Practical Scintillometry

Practical Scintillometry article picture
Published: Monday, July 28, 2008 River basins and deltas support the supply of fresh water to local populations for both consumption and irrigation purposes. Monitoring them is a significant part of water resource management. In China, the Kipp & Zonen Large Aperture Scintillometer EvapoTranspiration System is used for near real-time measurements and to validate satellite data.

The interest in monitoring heat fluxes, the energy balance and evapo-transpiration is growing world-wide.

This is fuelled by the increasing need for the efficient management of drinking water and improving weather forecast models to predict extreme weather. EARS (Environmental Analysis and Remote Sensing) is a Dutch remote sensing company. They have developed a novel Energy and Water Balance Monitoring System which utilises Kipp & Zonen Scintillometer systems for measuring sensible heat flux and evapotranspiration. 

Novel water management techniques

The Yellow River, or Huanghe, is the second longest river in China. It has its source in China’s far West. It loops North, bends South, and flows East for approximately 5,500 km until it empties into the sea, draining a basin of 745,000 km², which nourishes 120 million people.

In the past 10 years the Yellow river has frequently dried up due to insufficient information and lack of control on water distribution. Current hydrological models are sophisticated, but their performance is restricted due to lack of input data. Current measuring stations are too far apart to create a fair representation of the rainfall field.

EARS, has developed the Energy and Water Balance Monitoring System (EWBMS). This system is currently being used in China to predict the Yellow River run-off and to measure the distribution of drought in the Yellow River basin on the basis of satellite data. With this information the scarce river water resource can be allocated in a cost-effective and efficient way. The system will also be used for high water forecasting and will be able to provide daily rainfall maps of the basin at 5 km resolution. Moreover, this system is the first in the world to map the evaporation of water from the Earth’s surface.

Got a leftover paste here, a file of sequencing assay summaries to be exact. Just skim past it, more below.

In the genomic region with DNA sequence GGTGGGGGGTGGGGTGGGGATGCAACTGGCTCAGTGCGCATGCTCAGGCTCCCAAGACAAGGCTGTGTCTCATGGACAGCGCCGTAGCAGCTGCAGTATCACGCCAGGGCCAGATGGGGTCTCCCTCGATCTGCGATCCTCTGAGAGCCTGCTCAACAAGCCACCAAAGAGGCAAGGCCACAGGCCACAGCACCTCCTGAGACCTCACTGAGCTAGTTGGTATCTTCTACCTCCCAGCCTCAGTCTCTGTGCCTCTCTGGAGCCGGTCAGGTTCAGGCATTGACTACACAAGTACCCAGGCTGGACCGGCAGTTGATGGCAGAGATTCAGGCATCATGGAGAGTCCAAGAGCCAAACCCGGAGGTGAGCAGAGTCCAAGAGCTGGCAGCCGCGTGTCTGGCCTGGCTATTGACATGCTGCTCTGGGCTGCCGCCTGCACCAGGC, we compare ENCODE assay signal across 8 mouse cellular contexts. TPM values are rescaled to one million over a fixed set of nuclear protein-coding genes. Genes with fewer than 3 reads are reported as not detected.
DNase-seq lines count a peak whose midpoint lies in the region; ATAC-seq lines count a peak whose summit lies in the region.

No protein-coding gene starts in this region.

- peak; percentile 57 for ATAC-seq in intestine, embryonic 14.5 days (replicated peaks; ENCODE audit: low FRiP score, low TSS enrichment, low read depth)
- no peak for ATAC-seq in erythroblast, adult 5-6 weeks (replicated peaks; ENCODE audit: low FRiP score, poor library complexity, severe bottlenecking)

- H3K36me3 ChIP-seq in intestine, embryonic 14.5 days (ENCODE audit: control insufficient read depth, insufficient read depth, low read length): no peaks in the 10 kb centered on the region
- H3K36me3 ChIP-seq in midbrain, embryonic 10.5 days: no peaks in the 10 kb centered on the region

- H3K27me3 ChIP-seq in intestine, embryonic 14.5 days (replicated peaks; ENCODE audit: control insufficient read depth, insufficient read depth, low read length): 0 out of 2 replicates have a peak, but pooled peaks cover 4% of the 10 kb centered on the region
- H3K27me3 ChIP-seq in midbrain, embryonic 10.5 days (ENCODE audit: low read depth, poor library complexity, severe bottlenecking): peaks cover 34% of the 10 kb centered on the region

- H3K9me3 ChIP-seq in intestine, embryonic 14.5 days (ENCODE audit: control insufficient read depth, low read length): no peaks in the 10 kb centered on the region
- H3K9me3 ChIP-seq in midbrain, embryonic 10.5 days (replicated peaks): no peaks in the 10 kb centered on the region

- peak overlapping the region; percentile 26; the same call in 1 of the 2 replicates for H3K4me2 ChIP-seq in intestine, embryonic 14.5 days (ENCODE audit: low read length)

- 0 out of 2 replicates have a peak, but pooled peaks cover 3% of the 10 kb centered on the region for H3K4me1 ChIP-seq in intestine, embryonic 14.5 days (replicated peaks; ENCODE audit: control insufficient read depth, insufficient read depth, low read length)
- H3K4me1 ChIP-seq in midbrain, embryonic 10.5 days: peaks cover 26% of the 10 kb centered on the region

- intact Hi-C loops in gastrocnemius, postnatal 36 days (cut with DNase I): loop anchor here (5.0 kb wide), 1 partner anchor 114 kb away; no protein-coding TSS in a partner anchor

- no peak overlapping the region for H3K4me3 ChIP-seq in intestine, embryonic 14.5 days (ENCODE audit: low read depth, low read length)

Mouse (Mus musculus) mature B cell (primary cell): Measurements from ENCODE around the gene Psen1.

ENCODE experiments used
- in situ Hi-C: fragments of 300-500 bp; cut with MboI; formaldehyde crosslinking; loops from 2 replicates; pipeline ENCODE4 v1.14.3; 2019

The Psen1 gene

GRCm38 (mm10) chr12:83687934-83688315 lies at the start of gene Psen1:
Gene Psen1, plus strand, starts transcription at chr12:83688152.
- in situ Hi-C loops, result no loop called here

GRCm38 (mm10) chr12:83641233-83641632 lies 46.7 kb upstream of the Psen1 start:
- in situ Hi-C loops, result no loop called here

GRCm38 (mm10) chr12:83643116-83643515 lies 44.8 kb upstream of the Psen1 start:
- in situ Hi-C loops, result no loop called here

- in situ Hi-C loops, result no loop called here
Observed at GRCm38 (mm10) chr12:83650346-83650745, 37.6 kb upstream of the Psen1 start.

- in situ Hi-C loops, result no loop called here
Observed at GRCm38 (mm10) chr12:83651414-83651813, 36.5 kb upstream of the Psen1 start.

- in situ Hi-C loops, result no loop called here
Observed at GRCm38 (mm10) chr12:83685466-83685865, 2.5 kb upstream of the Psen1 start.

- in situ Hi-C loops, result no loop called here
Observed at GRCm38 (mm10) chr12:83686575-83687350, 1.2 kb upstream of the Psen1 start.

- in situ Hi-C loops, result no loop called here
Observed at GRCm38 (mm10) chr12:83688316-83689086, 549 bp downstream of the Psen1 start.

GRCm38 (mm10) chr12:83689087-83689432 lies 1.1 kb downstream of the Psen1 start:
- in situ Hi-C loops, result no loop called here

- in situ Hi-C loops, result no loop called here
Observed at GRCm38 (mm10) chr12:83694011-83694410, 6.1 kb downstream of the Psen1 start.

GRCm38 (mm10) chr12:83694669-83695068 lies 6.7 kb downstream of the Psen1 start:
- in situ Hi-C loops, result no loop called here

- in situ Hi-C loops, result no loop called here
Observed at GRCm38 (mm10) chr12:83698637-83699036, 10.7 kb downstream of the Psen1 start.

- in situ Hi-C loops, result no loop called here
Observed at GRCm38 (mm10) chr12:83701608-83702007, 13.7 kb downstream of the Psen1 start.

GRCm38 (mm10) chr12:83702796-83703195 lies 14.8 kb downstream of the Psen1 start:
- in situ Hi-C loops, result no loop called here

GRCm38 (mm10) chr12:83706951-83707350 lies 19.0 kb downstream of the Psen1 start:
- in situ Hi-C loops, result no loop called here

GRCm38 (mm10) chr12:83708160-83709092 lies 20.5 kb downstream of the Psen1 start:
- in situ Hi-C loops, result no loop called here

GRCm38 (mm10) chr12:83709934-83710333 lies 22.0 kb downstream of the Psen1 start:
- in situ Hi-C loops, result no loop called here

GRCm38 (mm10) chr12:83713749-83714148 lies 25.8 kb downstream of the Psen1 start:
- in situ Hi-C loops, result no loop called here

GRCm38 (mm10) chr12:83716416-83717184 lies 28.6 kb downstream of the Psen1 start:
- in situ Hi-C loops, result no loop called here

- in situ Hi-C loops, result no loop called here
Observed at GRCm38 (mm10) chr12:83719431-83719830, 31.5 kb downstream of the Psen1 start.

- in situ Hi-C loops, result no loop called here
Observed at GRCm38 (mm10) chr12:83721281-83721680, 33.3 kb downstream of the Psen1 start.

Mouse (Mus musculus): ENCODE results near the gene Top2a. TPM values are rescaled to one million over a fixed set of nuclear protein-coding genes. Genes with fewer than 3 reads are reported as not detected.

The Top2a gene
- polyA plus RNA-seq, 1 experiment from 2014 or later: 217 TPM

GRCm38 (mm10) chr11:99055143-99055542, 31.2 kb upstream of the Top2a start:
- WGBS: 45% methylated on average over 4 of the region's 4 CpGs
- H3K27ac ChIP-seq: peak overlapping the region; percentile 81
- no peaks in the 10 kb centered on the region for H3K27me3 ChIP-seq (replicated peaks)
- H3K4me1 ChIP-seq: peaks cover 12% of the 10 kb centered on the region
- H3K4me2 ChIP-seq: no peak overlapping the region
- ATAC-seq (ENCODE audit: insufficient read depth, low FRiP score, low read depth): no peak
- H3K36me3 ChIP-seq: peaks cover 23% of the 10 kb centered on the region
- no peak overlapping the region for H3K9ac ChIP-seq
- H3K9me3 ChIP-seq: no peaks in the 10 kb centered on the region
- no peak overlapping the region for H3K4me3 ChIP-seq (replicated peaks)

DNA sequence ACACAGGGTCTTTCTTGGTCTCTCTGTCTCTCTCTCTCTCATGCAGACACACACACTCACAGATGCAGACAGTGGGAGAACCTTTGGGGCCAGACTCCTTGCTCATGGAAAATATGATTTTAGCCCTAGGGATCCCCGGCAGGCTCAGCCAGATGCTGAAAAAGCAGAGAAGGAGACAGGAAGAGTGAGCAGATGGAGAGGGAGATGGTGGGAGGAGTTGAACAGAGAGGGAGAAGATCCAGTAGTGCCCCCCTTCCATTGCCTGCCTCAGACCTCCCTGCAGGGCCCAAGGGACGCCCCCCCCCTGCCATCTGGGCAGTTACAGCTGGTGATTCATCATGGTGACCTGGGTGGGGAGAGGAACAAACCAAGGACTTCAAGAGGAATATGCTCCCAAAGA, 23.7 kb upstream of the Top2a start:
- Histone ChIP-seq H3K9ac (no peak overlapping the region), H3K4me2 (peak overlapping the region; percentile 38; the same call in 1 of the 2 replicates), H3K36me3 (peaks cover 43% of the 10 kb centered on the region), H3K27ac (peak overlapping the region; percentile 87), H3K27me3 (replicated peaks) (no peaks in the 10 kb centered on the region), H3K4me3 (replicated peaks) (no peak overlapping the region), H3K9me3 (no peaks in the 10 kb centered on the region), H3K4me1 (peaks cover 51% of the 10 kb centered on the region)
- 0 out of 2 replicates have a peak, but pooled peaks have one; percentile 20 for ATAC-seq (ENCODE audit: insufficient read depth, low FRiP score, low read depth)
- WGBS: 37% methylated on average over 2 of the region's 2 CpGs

Validation of satellite data using Scintillometry

In the implementation of EWBMS, validation of the satellite output plays a vital role. In China this is performed using four Large Aperture Scintillometer EvapoTranspiration Systems (LAS-ET) from Kipp & Zonen. These systems provide near real-time measurements of the path-averaged sensible heat flux, net radiation and evapotranspiration over a path of approximately 5 km, which approximates to the pixel size of many satellite systems. Therefore, the measurements from a LAS-ET system can be used to validate (ground-truth) satellite data measured over the same locations from space.

The Scintillometer method of deriving evapotranspiration

A scintillometer measures fluctuations in the density of the air. These fluctuations are caused by heat and moisture fluxes exchanged between the earth’s surface and the lower part of the atmosphere. Combined with standard meteorological measurements, such as wind speed, temperature and pressure, the sensible heat flux is derived. Additional measurements of the net radiation balance and the soil heat flux yield the evapotranspiration.

The Kipp & Zonen LAS-ET system provides an all-in-one solution. It contains all the required measurement instruments and data acquisition. The specially developed EVATION© software package offers a very user-friendly interface for storing and processing all the measured data, with graphical representation available at the click of a button. Kipp & Zonen can provide extensive technical support due to years of experience in the field of scintillometry.

For more information on the EWBMS please visit EARS at  

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